· Let j = the number of cans that Jeremy donated.
Now you can set up your chart as follows:
·
Jeremy 
j 
Liz 
3j 
Alison 
2j 
Raymond 
Liz + 7 = 3j + 7 
This setup looks good because, as expected, there are no fractional amounts in the chart. The next sentence tells you that the women donated two more cans than the men, so make a word problem, as I show you in Chapter 6:
· Liz + Alison = Jeremy + Raymond + 2
You can now substitute into this equation as follows:
· 3j + 2j = j + 3j + 7 + 2
With your equation set up, you're ready to solve. First, isolate the algebraic terms:
· 3j + 2j – j – 3j = 7 + 2
Combine like terms:
· j = 9
Almost without effort, you've solved the equation, so you know that Jeremy donated 9 cans. With this information, you can go back to the chart, plug in 9 for j, and find out how many cans the other people donated: Liz donated 27, Alison donated 18, and Raymond donated 34. Finally, you can add up these numbers to conclude that the four people donated 88 cans altogether.
To check the numbers, read through the problem and make sure they work at every point in the story. For example, together Liz and Alison donated 45 cans, and Jeremy and Raymond donated 43, so the women really did donate 2 more cans than the men.
Crossing the finish line with five people
Here's one final example, the most difficult in this chapter, in which you have five people to work with.
· Five friends are keeping track of how many miles they run. So far this month, Mina has run 12 miles, Suzanne has run 3 more miles than Jake, and Kyle has run twice as far as Victor. But tomorrow, after they all complete a 5mile run, Jake will have run as far as Mina and Victor combined, and the whole group will have run 174 miles. How far has each person run so far?
The most important point to notice in this problem is that there are two sets of numbers: the miles that all five people have run up to today and their mileage including tomorrow. And each person's mileage tomorrow will be 5 miles greater than his or her mileage today. Here's how to set up a chart:
·

Today 
Tomorrow (Today + 5) 
Jake 


Kyle 


Mina 


Suzanne 


Victor 

With this chart, you're off to a good start to solve this problem. Next, look for that statement early in the problem that connects two people by either multiplication or division. Here it is:
· Kyle has run twice as far as Victor.
Because Victor has run fewer miles than Kyle, declare your variable as follows:
· Let v = the number of miles that Victor has run up to today.
Notice that I added the word today to the declaration to be very clear that I'm talking about Victor's miles before the 5mile run tomorrow.
At this point, you can begin filling in the chart:
·

Today 
Tomorrow (Today + 5) 
Jake 


Kyle 
2v 
2v + 5 
Mina 
12 
17 
Suzanne 


Victor 
v 
v + 5 
As you can see, I left out the information about Jake and Suzanne because I can't represent it using the variable v. I've also begun to fill in the Tomorrow column by adding 5 to my numbers in the Today column.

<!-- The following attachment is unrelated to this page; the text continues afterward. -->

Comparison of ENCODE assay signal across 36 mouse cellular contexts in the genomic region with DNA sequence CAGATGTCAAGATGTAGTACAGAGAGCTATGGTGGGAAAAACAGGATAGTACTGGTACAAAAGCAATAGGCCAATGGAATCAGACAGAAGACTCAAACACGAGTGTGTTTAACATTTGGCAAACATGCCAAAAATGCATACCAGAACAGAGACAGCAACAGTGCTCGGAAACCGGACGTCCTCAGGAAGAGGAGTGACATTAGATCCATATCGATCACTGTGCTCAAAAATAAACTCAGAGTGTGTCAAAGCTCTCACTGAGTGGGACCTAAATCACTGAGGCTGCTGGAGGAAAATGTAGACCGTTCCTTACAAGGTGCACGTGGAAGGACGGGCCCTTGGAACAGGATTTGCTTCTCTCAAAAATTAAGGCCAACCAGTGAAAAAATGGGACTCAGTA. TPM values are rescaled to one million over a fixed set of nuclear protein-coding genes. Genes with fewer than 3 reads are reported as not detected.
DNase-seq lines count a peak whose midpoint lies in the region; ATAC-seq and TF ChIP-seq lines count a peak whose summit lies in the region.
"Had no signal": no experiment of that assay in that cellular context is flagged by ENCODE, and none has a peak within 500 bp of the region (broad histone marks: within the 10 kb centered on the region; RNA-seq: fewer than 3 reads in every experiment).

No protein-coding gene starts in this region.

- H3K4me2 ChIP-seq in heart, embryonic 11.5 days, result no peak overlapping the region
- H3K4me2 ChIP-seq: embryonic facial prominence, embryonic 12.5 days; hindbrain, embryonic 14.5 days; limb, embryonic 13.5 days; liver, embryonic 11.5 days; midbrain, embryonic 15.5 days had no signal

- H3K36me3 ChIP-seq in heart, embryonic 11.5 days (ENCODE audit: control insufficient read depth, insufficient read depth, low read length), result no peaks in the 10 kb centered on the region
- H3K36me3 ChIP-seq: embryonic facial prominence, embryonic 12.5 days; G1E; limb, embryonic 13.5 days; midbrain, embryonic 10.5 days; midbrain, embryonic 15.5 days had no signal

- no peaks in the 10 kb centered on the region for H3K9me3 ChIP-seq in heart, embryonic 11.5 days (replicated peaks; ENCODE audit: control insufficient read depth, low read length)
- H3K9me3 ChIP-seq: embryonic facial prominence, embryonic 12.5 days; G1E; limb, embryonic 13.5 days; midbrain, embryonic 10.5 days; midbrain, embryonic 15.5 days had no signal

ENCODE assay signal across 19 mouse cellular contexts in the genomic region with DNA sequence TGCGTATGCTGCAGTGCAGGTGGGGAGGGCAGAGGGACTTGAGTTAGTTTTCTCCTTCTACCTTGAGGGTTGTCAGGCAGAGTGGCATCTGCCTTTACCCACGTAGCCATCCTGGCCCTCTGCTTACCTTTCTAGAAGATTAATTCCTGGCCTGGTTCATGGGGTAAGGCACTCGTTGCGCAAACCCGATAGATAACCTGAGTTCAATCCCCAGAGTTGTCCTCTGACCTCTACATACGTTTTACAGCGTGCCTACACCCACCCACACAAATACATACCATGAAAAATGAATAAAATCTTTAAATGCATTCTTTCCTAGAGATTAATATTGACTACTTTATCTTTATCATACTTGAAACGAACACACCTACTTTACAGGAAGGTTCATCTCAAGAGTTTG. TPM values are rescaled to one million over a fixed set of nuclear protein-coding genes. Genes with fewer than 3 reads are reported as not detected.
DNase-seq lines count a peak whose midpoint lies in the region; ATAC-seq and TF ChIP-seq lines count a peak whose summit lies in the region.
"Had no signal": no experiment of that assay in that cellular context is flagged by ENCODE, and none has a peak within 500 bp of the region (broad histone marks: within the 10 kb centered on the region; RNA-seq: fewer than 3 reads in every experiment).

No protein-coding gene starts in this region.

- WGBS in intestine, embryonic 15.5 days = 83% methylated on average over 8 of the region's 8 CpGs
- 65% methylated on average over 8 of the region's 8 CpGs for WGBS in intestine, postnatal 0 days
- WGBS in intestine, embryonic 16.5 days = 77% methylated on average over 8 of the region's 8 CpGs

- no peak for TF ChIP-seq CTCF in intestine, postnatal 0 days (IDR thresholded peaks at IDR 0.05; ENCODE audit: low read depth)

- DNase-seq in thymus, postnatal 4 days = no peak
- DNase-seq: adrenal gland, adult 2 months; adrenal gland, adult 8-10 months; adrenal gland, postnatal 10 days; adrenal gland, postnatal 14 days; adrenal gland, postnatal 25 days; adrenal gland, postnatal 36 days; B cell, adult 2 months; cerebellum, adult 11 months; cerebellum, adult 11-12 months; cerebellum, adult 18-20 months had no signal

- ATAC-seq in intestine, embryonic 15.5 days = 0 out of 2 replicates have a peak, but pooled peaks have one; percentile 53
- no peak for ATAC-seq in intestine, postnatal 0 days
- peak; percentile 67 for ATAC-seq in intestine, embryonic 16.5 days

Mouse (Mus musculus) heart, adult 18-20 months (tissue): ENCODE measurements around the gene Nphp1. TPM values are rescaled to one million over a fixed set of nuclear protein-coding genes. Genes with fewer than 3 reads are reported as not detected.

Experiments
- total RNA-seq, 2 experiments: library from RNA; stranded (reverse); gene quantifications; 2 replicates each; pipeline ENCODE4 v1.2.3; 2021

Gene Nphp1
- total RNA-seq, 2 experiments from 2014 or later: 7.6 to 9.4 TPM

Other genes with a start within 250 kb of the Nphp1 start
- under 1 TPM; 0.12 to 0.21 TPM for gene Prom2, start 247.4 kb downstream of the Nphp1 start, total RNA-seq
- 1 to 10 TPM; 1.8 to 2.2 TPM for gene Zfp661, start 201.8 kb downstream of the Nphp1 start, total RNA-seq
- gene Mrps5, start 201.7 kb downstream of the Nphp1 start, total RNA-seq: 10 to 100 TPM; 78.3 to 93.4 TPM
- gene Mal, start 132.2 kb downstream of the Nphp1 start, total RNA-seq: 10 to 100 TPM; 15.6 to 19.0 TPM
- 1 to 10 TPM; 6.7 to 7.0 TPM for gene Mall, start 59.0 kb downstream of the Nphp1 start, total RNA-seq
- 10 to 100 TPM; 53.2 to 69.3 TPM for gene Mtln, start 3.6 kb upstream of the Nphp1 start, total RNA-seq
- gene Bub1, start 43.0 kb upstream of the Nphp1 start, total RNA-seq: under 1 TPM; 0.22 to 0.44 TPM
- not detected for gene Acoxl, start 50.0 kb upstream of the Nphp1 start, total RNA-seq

Now I can move on to the next statement in the problem:
· But tomorrow ... Jake will have run as far as Mina and Victor combined... .
I can use this to fill in Jake's information:
·
Today 
Tomorrow (Today + 5) 

Jake 
17 + v 
17 + v + 5 
Kyle 
2v 
2v + 5 
Mina 
12 
17 
Suzanne 


Victor 
v 
v + 5 
In this case, I first filled in Jake's tomorrow distance (17 + v + 5) and then subtracted 5 to find out his today distance. Now I can use the information that today Suzanne has run 3 more miles than Jake:
·
Today 
Tomorrow (Today + 5) 

Jake 
17 + v 
17 + v + 5 
Kyle 
2v 
2v + 5 
Mina 
12 
17 
Suzanne 
17 + v + 3 
17 + v + 8 
Victor 
v 
v + 5 
With the chart filled in like this, you can begin to set up your equation. First, set up a word equation, as follows:
· Jake tomorrow + Kyle tomorrow + Mina tomorrow + Suzanne tomorrow + Victor tomorrow = 174
Now just substitute information from the chart into this word equation to set up your equation:
· 17 + v + 5 + 2v + 5 + 17 + 17 + v + 8 + v + 5 = 174
As always, begin solving by isolating the algebraic terms:
· v + 2v + v + v = 174 – 17 – 5 – 5 – 17 – 17 – 8 – 5
Next, combine like terms:
· 5v = 100
Finally, to get rid of the coefficient in the term 5v, divide both sides by 5:
You now know that Victor's total distance up to today is 20 miles. With this information, you substitute 20 for v and fill in the chart, as follows:
·
Today 
Tomorrow (Today + 5) 

Jake 
37 
42 
Kyle 
40 
45 
Mina 
12 
17 
Suzanne 
40 
45 
Victor 
20 
25 
The Today column contains the answers to the question the problem asks. To check this solution, make sure that every statement in the problem is true. For example, tomorrow the five people will have run a total of 174 miles because
· 42 + 45 + 17 + 45 + 25 = 174
Copy down this problem, close the book, and work through it for practice.